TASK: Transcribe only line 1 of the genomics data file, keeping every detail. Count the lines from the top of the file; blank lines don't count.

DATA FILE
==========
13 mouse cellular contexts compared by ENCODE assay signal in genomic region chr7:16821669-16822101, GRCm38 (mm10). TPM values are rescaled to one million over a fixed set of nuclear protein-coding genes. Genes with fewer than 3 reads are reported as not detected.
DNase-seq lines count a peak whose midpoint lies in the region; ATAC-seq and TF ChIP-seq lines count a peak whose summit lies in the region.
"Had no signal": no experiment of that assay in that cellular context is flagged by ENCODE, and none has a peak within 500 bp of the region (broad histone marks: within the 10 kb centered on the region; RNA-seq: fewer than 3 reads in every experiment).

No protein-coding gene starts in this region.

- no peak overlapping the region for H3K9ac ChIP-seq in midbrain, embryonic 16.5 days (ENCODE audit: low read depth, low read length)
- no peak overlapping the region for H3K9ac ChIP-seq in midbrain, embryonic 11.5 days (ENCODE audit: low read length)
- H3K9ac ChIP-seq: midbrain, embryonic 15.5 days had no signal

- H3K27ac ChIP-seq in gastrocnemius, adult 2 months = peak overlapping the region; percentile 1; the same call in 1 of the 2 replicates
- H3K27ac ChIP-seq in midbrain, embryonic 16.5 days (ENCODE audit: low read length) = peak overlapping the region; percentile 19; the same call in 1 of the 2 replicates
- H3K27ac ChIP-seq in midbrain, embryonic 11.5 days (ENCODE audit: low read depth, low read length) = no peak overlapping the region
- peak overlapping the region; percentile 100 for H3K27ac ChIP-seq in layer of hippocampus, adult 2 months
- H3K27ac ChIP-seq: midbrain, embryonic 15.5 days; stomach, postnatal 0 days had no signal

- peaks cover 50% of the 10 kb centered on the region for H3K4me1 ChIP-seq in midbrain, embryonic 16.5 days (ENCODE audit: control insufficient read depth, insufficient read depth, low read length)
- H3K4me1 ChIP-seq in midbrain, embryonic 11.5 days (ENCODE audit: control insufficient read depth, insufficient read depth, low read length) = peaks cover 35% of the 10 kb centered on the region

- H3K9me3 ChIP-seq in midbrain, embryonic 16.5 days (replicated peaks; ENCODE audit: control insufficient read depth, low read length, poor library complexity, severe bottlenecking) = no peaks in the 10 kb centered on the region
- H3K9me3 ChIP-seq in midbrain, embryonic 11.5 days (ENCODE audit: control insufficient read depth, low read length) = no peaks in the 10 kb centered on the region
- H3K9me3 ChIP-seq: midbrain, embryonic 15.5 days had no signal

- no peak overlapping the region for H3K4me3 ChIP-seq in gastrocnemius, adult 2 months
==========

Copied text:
13 mouse cellular contexts compared by ENCODE assay signal in genomic region chr7:16821669-16822101, GRCm38 (mm10). TPM values are rescaled to one million over a fixed set of nuclear protein-coding genes. Genes with fewer than 3 reads are reported as not detected.